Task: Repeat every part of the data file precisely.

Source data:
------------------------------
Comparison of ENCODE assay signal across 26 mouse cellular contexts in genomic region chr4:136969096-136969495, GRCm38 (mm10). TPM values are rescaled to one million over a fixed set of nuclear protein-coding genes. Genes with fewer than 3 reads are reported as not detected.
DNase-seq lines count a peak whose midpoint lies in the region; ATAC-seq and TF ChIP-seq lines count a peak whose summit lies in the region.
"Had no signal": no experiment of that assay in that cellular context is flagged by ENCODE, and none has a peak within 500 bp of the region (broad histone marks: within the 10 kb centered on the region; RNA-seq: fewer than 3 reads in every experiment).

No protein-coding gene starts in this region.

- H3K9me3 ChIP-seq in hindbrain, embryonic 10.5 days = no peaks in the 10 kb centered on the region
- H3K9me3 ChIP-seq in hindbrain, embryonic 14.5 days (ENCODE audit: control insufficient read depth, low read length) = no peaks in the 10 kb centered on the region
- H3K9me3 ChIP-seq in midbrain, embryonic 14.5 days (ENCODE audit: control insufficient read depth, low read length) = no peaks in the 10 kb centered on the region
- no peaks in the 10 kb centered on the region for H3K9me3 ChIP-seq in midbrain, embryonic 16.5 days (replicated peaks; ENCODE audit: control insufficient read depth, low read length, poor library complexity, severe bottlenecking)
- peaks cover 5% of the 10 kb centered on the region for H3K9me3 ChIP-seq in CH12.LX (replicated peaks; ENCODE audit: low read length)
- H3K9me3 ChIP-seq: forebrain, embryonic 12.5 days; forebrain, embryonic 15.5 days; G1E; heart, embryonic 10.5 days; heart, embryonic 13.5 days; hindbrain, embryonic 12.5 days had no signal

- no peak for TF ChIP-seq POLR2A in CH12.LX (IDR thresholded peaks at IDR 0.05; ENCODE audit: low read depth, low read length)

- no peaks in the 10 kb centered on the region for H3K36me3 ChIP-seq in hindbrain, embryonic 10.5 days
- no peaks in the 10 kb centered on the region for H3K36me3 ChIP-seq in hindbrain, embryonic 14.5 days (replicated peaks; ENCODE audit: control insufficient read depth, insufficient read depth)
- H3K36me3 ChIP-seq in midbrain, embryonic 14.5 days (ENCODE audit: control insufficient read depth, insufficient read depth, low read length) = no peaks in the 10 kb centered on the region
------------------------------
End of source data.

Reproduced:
Comparison of ENCODE assay signal across 26 mouse cellular contexts in genomic region chr4:136969096-136969495, GRCm38 (mm10). TPM values are rescaled to one million over a fixed set of nuclear protein-coding genes. Genes with fewer than 3 reads are reported as not detected.
DNase-seq lines count a peak whose midpoint lies in the region; ATAC-seq and TF ChIP-seq lines count a peak whose summit lies in the region.
"Had no signal": no experiment of that assay in that cellular context is flagged by ENCODE, and none has a peak within 500 bp of the region (broad histone marks: within the 10 kb centered on the region; RNA-seq: fewer than 3 reads in every experiment).

No protein-coding gene starts in this region.

- H3K9me3 ChIP-seq in hindbrain, embryonic 10.5 days = no peaks in the 10 kb centered on the region
- H3K9me3 ChIP-seq in hindbrain, embryonic 14.5 days (ENCODE audit: control insufficient read depth, low read length) = no peaks in the 10 kb centered on the region
- H3K9me3 ChIP-seq in midbrain, embryonic 14.5 days (ENCODE audit: control insufficient read depth, low read length) = no peaks in the 10 kb centered on the region
- no peaks in the 10 kb centered on the region for H3K9me3 ChIP-seq in midbrain, embryonic 16.5 days (replicated peaks; ENCODE audit: control insufficient read depth, low read length, poor library complexity, severe bottlenecking)
- peaks cover 5% of the 10 kb centered on the region for H3K9me3 ChIP-seq in CH12.LX (replicated peaks; ENCODE audit: low read length)
- H3K9me3 ChIP-seq: forebrain, embryonic 12.5 days; forebrain, embryonic 15.5 days; G1E; heart, embryonic 10.5 days; heart, embryonic 13.5 days; hindbrain, embryonic 12.5 days had no signal

- no peak for TF ChIP-seq POLR2A in CH12.LX (IDR thresholded peaks at IDR 0.05; ENCODE audit: low read depth, low read length)

- no peaks in the 10 kb centered on the region for H3K36me3 ChIP-seq in hindbrain, embryonic 10.5 days
- no peaks in the 10 kb centered on the region for H3K36me3 ChIP-seq in hindbrain, embryonic 14.5 days (replicated peaks; ENCODE audit: control insufficient read depth, insufficient read depth)
- H3K36me3 ChIP-seq in midbrain, embryonic 14.5 days (ENCODE audit: control insufficient read depth, insufficient read depth, low read length) = no peaks in the 10 kb centered on the region